The Murder at the Vicarage
When the thoroughly unpleasant Lucius Protheroe is found dead, there is no shortage of suspects with a motive for murder ...
More about this story
The Murder at the Vicarage is one of Agatha Christie’s most popular books. It was the first of her mysteries to be published (in 1930) as part of her publisher Collins’ new Crime Club series and the first novel to feature Miss Marple. Not a book club exactly, The Crime Club was a series of mystery titles published and promoted under the name.
Not only are we formally introduced to the village of St Mary Mead and the "Parish cats" otherwise known as Miss Marple and her friends, but several other recurring characters including the vicar and his wife, Leonard and Griselda Clement, who also appeared in The Body in the Library (1942) and 4.50 from Paddington (1957). Dorothy L Sayers was particularly complimentary of this novel. "Dear old Tabbies" she wrote to Christie, "are the only possible right kind of female detective and Miss M is lovely ... I think this is the best you have done - almost".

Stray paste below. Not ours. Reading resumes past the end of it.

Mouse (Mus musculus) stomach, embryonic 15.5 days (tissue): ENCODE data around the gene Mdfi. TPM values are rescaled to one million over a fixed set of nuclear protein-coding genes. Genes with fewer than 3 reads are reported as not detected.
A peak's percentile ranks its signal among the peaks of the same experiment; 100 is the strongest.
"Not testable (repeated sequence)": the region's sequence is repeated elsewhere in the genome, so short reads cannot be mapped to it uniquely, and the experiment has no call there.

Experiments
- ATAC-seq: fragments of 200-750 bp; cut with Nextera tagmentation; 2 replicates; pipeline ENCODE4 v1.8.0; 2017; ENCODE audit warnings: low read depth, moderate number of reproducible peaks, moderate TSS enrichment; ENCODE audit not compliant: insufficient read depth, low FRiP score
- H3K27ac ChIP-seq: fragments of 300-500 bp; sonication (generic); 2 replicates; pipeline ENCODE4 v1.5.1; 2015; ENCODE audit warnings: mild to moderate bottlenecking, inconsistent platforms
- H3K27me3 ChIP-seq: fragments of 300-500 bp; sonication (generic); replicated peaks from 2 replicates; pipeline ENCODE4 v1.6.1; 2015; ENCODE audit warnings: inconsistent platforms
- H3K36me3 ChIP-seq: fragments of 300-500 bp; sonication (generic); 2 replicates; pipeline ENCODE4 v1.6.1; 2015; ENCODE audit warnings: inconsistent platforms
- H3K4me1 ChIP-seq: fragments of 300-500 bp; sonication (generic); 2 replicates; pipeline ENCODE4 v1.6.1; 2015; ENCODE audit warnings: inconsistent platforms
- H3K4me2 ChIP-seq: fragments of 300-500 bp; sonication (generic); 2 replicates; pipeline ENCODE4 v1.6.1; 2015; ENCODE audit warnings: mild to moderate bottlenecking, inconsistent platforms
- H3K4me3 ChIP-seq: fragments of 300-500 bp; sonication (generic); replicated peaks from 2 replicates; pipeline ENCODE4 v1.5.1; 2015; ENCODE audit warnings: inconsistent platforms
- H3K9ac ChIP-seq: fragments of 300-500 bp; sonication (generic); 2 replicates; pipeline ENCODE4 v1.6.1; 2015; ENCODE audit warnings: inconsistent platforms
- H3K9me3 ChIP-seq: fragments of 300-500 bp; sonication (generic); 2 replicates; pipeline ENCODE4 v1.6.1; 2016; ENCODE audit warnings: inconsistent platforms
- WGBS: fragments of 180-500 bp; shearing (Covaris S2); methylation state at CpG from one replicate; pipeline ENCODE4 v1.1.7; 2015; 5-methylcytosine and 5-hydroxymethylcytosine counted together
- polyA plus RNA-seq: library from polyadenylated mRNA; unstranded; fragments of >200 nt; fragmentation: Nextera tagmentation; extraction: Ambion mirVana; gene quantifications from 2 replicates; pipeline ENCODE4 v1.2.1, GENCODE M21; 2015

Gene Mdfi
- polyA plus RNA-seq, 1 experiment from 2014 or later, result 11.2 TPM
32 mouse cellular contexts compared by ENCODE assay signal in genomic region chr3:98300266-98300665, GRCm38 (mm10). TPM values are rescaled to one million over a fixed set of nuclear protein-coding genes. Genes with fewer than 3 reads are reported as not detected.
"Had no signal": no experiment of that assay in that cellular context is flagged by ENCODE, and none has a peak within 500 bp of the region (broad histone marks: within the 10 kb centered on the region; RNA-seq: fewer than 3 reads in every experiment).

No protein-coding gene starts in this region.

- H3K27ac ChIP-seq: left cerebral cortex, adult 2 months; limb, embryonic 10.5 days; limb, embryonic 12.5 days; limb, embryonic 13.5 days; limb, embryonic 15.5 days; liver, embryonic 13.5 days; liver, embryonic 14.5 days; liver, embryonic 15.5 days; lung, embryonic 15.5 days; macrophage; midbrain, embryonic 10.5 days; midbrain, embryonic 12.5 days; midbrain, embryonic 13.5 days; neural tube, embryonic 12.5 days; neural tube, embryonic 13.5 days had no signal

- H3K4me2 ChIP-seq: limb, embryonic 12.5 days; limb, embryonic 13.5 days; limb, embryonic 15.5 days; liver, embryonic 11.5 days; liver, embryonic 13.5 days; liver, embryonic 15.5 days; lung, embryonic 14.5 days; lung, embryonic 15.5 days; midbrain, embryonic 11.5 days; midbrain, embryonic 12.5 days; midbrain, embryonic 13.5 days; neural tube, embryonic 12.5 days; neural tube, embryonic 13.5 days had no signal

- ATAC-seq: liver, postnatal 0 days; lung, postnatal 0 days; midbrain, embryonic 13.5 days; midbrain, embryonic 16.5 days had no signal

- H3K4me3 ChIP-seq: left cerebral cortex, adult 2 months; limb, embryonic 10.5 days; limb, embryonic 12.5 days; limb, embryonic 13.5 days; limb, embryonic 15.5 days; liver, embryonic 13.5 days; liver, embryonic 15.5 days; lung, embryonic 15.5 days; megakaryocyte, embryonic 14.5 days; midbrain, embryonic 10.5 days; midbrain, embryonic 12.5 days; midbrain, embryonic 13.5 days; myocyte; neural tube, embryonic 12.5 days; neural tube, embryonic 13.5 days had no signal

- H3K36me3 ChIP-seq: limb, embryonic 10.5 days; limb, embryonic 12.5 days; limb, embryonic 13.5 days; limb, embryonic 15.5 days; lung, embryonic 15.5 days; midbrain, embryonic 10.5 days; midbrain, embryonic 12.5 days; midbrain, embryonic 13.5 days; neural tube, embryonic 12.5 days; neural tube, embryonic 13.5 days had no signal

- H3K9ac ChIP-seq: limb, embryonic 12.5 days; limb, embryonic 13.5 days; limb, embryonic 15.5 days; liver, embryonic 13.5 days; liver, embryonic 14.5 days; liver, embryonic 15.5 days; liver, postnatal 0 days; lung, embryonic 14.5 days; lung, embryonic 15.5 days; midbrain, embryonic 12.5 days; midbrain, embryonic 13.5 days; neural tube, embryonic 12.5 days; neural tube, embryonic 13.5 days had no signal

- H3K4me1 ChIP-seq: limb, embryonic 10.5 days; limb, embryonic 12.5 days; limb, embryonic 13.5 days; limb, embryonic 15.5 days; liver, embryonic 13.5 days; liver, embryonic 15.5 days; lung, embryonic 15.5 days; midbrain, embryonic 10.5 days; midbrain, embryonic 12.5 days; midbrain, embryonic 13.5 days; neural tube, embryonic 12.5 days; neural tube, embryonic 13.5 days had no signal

Adapted for the stage by Charles Moie and Barbara Toy in 1949, its run of five years was a testament to Miss Marple's popularity if not to the adaptaion itself. The novel was later adapted for the screen, first with Joan Hickson in 1986 and again in 2004 with Geraldine McEwan in the starring role. BBC Radio 4 dramatised the story in 2003 with June Whitfield and the graphic novel adaptation was first published in France in 2005 under the title L'Affaire Protheroe.